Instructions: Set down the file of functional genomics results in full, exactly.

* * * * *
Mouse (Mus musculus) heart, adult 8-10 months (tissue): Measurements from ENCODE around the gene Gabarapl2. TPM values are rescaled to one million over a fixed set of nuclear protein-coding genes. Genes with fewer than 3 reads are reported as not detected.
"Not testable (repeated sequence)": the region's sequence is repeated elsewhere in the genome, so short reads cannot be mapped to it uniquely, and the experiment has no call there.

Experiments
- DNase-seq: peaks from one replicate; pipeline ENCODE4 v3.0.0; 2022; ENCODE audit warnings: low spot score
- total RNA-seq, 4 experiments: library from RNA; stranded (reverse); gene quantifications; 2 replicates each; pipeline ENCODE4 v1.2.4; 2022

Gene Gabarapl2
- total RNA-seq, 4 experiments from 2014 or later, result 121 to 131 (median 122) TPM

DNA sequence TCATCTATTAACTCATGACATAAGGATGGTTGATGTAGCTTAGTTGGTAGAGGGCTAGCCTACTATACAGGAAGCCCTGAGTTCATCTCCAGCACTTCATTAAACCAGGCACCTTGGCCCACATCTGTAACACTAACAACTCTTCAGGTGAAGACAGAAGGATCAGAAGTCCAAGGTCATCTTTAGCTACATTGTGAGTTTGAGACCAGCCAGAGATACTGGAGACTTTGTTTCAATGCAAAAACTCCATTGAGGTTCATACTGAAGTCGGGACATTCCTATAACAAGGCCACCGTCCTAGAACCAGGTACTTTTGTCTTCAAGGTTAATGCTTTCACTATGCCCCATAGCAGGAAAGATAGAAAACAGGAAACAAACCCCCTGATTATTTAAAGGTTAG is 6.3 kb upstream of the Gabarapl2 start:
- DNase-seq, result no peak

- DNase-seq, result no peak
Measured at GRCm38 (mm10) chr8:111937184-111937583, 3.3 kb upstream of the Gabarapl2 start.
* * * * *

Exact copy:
Mouse (Mus musculus) heart, adult 8-10 months (tissue): Measurements from ENCODE around the gene Gabarapl2. TPM values are rescaled to one million over a fixed set of nuclear protein-coding genes. Genes with fewer than 3 reads are reported as not detected.
"Not testable (repeated sequence)": the region's sequence is repeated elsewhere in the genome, so short reads cannot be mapped to it uniquely, and the experiment has no call there.

Experiments
- DNase-seq: peaks from one replicate; pipeline ENCODE4 v3.0.0; 2022; ENCODE audit warnings: low spot score
- total RNA-seq, 4 experiments: library from RNA; stranded (reverse); gene quantifications; 2 replicates each; pipeline ENCODE4 v1.2.4; 2022

Gene Gabarapl2
- total RNA-seq, 4 experiments from 2014 or later, result 121 to 131 (median 122) TPM

DNA sequence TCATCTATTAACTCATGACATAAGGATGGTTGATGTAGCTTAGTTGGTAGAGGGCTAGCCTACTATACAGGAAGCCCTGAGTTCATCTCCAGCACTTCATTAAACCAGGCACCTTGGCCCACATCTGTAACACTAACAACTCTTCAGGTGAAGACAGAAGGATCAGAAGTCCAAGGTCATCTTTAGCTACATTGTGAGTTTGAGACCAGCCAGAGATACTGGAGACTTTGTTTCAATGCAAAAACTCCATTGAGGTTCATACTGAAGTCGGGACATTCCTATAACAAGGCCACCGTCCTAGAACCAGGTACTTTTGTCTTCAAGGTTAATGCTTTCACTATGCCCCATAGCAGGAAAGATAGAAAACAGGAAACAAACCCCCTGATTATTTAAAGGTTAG is 6.3 kb upstream of the Gabarapl2 start:
- DNase-seq, result no peak

- DNase-seq, result no peak
Measured at GRCm38 (mm10) chr8:111937184-111937583, 3.3 kb upstream of the Gabarapl2 start.